I often get asked, "who was the most influential educational technologist in your career?".
Here is a quote from Seymour Papert's book, "The Connected Family" that I love:
"There is a prevalent tendency to think that when children under-perform at school and dislike schoolwork this is because it is too hard. Nothing could be more wrong. Most dislike of schoolwork comes from finding it boring, the exact opposite of finding it too difficult. Children, like everyone else, don’t want “easy” – they want “challenging” and “interesting” – and this implies “hard” (Seymour Papert, 1996, p. 52)
Although I could cite many important influences, the most influential researcher on my own development as an educational technologist is Seymour Papert from MIT. His early work in the 1960s on constructionism and children’s thinking with computers was ground breaking, and his influence continues to this day -- in fact, Nicolas Negroponte's One Laptop Per Child Project builds on Papert's work.
I have never met Seymour Papert, and I hope that I might – I have attempted to read everything Papert and his close colleagues have written. His ideas inspired my own passion for learning with technology. Seymour Papert has been credited with having some of the most powerful ideas about children, learning and computers. His work continues to be the most important and influential work on children’s thinking with technology to this day. A great deal of the philosophy underpinning the work of Sharon Friesen and Pat Clifford, from the Galileo Network, and subsequently, my own work (Jacobsen, 2006), is based on the constructionist ideas proposed and published by Seymour Papert, and several of the researchers who follow in his footsteps (Mitchel Resnick, Andrea diSessa, Ricki Goldman, Yasmin Kafai, Nicholas Negroponte, Sherry Turkle, Amy Bruckman).
During my student teaching, I became passionately interested in how children use computers for learning and play. I was first asked to read some work by Seymour Papert in a mind-numbingly boring, “computers in education” textbook and programming course we were all required to take (Ironically, years later I ended up teaching the labs for this course, and then the course itself as a graduate student and then as a professor -- as you might imagine, I aimed to teach with computers in a radically different way!!). The book was Mindstorms: Children, Computers and Powerful Ideas, published in 1980.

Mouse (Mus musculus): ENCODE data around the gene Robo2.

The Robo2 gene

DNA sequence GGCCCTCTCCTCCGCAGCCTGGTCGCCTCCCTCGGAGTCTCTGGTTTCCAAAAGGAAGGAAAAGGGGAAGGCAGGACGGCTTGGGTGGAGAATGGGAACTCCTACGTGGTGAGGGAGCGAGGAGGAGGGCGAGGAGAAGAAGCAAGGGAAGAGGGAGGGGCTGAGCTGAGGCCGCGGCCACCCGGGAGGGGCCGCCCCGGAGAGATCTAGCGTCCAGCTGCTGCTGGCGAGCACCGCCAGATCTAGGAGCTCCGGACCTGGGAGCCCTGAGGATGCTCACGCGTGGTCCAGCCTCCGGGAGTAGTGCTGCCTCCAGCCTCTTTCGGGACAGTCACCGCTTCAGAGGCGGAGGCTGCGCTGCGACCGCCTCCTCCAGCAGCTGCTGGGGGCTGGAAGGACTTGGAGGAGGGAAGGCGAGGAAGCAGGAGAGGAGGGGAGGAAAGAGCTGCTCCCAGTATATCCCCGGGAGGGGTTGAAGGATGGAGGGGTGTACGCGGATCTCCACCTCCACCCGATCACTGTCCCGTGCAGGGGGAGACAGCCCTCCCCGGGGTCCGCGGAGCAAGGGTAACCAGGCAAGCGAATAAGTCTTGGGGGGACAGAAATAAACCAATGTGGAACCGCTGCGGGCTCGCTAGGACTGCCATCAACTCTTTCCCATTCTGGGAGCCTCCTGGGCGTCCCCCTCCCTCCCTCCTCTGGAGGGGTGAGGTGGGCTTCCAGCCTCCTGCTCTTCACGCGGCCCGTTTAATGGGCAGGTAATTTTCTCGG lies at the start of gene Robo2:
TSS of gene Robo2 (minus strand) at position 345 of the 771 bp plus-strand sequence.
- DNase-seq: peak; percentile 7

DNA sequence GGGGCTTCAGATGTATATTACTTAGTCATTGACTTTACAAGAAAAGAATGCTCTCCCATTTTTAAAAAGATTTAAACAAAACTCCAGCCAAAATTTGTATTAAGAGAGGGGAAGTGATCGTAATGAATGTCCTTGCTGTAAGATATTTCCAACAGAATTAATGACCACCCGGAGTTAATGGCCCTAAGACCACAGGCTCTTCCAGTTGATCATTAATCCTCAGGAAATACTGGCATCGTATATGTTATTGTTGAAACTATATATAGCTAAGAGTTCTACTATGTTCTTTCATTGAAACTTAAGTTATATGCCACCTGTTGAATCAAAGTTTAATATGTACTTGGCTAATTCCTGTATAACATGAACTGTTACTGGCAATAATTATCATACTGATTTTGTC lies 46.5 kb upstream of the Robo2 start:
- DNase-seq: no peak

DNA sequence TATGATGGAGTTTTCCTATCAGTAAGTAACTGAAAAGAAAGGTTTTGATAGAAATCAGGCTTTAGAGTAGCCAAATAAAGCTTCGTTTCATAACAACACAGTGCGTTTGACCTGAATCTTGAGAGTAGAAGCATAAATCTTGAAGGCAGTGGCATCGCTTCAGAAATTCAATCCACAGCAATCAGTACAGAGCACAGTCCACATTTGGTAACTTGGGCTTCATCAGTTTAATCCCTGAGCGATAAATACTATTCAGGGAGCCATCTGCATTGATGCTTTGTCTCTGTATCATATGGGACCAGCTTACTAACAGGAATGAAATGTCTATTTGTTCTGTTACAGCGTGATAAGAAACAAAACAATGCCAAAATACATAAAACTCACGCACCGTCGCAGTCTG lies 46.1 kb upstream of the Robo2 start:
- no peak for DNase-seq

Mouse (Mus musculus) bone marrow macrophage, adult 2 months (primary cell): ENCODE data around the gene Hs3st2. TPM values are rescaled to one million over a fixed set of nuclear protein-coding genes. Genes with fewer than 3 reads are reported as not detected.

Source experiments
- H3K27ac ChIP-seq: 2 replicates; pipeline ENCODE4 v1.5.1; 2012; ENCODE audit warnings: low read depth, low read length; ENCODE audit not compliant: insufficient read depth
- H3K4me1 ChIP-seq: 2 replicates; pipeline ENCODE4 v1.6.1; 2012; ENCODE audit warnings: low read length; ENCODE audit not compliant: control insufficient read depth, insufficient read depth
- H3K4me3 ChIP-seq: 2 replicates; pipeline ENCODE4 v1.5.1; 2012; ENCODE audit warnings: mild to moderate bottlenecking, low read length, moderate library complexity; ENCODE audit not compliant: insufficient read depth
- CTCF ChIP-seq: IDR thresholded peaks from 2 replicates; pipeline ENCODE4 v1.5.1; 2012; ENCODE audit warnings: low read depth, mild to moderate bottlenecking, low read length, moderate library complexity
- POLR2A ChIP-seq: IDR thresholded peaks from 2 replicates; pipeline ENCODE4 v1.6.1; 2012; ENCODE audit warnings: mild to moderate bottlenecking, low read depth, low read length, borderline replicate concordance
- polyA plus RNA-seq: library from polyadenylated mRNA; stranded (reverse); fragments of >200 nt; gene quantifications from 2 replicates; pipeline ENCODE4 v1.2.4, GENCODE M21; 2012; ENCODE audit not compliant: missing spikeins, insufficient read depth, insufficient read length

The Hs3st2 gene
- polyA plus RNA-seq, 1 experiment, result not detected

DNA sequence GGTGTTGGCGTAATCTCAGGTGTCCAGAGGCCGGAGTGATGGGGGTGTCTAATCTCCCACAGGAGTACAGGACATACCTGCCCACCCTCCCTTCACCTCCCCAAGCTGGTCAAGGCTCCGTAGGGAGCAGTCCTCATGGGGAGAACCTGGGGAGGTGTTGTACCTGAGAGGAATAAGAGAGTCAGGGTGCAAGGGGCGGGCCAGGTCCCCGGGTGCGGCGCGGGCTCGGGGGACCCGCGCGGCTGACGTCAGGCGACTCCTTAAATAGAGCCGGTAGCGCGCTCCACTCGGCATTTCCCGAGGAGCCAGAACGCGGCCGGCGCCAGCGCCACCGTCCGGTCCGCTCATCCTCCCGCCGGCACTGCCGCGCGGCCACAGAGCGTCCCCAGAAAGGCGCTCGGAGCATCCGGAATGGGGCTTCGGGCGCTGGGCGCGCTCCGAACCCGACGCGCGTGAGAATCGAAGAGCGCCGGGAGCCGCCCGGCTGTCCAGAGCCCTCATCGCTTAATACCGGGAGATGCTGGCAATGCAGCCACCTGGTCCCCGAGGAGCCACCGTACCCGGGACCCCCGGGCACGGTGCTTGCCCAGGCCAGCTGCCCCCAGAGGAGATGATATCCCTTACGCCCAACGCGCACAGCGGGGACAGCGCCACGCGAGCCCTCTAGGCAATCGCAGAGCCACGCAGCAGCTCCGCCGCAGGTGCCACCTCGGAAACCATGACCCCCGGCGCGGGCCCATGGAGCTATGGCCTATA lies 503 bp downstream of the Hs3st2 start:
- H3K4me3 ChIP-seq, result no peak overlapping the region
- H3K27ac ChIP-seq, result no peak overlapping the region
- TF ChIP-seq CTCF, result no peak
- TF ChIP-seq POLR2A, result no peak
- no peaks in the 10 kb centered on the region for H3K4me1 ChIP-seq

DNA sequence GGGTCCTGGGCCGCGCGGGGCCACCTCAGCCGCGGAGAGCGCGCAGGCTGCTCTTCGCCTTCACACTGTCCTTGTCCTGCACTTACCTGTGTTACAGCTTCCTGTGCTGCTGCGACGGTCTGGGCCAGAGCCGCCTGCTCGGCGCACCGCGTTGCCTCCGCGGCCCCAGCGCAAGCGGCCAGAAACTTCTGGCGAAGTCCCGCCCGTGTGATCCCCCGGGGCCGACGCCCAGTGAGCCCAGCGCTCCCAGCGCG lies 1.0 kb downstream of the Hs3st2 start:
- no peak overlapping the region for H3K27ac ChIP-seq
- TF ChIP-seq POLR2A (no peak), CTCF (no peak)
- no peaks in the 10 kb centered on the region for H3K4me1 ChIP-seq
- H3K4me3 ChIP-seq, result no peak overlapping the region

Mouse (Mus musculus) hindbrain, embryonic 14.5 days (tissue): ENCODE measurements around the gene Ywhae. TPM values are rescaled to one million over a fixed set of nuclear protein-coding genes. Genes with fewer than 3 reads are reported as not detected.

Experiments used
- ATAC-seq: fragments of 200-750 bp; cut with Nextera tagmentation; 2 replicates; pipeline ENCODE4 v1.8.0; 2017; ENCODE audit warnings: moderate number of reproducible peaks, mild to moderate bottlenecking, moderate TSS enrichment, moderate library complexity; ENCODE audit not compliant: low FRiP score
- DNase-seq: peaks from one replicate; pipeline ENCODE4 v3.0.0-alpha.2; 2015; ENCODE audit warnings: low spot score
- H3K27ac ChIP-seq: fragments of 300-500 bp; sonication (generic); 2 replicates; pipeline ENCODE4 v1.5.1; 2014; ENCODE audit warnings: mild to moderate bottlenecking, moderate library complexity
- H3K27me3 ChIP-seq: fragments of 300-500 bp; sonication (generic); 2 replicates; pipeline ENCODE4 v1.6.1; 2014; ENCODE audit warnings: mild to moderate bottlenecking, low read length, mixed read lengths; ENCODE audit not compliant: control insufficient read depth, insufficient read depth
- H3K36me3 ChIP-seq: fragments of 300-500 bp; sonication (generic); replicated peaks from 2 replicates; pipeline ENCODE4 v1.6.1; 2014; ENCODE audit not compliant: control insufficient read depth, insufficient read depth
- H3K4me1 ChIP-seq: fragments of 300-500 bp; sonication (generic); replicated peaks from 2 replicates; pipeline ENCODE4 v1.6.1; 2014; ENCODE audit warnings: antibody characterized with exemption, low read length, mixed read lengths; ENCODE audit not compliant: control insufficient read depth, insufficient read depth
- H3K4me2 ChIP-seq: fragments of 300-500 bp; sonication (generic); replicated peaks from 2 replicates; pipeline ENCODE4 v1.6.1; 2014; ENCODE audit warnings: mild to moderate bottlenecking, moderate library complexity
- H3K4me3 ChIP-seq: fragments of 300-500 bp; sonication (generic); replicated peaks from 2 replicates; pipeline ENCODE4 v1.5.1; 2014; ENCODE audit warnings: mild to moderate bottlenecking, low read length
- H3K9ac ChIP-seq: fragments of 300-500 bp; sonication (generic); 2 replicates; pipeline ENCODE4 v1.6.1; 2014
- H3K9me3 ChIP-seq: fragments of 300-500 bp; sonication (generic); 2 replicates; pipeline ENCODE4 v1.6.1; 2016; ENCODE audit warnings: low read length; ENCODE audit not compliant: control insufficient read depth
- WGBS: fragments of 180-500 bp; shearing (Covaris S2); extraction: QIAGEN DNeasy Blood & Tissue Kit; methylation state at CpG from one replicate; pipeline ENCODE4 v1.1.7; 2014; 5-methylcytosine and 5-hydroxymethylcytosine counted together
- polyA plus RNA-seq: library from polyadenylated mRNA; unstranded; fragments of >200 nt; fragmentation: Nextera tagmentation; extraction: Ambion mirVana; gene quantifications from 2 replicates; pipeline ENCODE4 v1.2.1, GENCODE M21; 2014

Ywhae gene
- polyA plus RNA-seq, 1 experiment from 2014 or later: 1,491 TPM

I loved Papert’s ideas, and was very keen to learn how to program with LOGO in the lab. After the course, I wanted to pursue creative activities with the computer further, so I proposed and completed an independent study on using hypermedia for learning with a professor in educational technology who happened to be in Ireland on sabbatical for a year (Incidentally, Dr. Bill Hunter became my colleague years later when I was hired as an assistant professor in educational technology). Dr. Hunter and I used email to communicate and exchange assignments, feedback, etc., and I also used the internet to do a great deal of my literature review and research on hypermedia (at that time, access to the web was through Lynx, a command line interface). Specifically, I investigated the nature of children’s learning when they created hypermedia representations of their original stories. This project, and many others that I became involved with, ignited what has become a life-long passion for better understanding (what can be) the emancipatory relationship between learners and technology.
So, almost 20 years ago I was asked to read a 10 year old book by Papert and it transformed my ideas about inquiry and technology.